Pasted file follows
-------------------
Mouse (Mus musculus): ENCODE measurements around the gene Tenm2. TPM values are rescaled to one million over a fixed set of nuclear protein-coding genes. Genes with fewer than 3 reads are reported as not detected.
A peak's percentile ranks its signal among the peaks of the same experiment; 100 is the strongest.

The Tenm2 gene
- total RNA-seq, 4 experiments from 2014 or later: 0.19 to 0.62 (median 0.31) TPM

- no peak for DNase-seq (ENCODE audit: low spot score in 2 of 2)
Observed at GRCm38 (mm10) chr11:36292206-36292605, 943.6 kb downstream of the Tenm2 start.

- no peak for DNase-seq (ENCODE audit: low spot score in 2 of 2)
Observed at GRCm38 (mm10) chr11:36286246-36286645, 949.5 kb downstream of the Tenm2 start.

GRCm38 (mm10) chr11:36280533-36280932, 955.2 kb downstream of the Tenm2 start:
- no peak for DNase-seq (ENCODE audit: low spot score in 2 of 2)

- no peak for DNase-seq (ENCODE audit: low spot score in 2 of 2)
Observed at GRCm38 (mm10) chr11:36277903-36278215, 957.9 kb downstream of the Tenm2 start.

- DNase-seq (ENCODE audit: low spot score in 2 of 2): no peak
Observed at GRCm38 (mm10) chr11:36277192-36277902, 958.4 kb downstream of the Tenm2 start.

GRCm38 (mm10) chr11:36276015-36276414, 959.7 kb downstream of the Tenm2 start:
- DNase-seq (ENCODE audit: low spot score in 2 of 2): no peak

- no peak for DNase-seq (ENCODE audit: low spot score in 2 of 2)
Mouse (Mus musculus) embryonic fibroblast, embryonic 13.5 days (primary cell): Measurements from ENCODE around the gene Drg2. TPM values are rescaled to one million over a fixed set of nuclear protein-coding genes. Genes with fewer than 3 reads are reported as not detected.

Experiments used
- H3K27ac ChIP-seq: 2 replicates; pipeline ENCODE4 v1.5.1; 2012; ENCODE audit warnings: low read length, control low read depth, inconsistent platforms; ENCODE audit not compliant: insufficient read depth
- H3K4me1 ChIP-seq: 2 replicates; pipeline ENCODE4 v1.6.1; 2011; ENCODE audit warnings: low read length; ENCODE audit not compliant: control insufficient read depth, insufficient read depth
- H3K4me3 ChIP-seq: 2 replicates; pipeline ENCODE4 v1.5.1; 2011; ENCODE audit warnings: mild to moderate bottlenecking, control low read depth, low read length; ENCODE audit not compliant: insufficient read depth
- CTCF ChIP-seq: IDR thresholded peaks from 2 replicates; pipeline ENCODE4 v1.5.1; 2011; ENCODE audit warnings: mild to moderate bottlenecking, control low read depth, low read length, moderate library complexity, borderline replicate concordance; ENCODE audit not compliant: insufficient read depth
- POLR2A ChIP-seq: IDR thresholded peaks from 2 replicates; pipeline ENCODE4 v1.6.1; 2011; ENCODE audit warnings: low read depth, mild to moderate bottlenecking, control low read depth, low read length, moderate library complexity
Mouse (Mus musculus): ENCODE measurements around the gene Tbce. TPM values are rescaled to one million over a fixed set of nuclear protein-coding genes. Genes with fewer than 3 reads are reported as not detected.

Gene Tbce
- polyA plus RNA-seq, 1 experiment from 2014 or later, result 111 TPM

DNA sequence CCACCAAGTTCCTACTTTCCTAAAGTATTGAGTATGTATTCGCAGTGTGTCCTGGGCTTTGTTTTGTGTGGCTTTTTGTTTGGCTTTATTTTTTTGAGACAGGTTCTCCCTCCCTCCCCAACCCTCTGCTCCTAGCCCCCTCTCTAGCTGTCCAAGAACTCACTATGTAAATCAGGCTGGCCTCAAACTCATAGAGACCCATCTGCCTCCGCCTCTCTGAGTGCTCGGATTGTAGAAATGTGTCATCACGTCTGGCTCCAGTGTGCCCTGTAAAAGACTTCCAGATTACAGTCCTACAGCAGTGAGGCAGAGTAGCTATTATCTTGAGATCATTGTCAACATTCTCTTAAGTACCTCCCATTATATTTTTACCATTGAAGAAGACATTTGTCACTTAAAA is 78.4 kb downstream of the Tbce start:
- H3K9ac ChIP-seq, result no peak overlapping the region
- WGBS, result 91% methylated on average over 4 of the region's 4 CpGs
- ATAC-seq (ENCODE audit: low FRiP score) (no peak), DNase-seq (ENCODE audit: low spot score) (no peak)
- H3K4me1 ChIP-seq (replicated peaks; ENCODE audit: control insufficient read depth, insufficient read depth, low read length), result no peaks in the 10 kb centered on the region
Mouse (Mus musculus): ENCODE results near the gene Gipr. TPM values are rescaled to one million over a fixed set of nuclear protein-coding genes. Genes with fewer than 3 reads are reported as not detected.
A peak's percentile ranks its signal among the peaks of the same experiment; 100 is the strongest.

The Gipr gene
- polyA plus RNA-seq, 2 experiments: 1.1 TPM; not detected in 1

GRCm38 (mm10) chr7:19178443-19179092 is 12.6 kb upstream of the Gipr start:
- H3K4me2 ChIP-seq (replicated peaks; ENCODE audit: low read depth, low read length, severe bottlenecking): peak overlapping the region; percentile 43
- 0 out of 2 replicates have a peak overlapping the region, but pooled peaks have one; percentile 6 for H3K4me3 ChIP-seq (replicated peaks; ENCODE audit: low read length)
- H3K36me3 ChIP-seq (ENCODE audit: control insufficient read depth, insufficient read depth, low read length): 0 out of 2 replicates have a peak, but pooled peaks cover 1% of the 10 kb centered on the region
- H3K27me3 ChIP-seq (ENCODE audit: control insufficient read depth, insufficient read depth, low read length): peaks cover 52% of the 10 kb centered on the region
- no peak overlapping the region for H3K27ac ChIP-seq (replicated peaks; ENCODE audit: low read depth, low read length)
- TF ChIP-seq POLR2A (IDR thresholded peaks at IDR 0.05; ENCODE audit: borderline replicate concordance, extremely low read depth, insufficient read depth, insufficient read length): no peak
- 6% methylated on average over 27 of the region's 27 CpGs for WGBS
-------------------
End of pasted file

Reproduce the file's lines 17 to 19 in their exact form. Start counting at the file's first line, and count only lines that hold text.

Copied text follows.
- no peak for DNase-seq (ENCODE audit: low spot score in 2 of 2)
Mouse (Mus musculus) embryonic fibroblast, embryonic 13.5 days (primary cell): Measurements from ENCODE around the gene Drg2. TPM values are rescaled to one million over a fixed set of nuclear protein-coding genes. Genes with fewer than 3 reads are reported as not detected.

Experiments used